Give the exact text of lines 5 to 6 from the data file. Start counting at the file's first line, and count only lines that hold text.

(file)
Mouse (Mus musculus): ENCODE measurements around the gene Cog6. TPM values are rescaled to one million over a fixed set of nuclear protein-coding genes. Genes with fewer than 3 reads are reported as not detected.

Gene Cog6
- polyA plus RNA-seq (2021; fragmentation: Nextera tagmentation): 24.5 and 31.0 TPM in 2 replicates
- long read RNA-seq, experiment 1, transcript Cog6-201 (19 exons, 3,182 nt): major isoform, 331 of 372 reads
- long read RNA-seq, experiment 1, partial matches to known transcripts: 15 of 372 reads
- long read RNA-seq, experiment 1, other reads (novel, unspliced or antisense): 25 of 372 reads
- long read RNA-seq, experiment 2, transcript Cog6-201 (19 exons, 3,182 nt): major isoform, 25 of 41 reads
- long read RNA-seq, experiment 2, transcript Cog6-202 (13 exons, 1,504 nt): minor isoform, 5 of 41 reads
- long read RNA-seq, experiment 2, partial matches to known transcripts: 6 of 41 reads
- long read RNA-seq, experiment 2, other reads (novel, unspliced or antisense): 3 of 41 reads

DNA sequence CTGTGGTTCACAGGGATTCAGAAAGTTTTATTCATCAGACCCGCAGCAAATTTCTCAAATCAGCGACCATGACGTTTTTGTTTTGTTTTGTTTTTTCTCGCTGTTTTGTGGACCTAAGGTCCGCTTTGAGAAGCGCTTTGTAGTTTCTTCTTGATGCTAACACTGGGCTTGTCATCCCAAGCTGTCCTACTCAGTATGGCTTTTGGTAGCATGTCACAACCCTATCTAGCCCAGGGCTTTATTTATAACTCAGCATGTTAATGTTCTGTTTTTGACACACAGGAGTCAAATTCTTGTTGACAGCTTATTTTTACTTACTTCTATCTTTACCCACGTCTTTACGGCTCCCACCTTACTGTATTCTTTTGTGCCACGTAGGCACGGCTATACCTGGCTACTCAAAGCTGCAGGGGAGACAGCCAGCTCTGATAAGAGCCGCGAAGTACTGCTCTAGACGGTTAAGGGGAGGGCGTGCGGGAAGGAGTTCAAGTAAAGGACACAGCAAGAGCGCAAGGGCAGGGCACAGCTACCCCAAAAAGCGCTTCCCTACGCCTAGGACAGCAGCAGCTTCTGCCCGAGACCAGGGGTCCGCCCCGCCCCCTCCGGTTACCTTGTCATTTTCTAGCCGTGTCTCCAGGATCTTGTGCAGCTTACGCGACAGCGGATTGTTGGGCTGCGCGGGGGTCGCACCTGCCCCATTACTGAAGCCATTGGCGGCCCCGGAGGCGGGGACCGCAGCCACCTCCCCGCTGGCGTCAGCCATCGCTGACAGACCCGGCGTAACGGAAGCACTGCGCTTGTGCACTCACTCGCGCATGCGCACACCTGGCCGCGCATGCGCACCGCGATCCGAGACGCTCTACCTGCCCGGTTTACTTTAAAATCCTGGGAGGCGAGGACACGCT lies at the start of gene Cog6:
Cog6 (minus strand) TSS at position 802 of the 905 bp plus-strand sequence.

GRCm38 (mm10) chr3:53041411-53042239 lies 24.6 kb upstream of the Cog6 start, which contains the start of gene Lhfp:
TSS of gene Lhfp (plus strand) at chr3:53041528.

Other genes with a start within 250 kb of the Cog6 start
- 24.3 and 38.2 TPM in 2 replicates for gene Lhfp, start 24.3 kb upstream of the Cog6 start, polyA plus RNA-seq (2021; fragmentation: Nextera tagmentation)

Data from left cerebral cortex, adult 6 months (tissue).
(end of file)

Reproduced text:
- long read RNA-seq, experiment 1, partial matches to known transcripts: 15 of 372 reads
- long read RNA-seq, experiment 1, other reads (novel, unspliced or antisense): 25 of 372 reads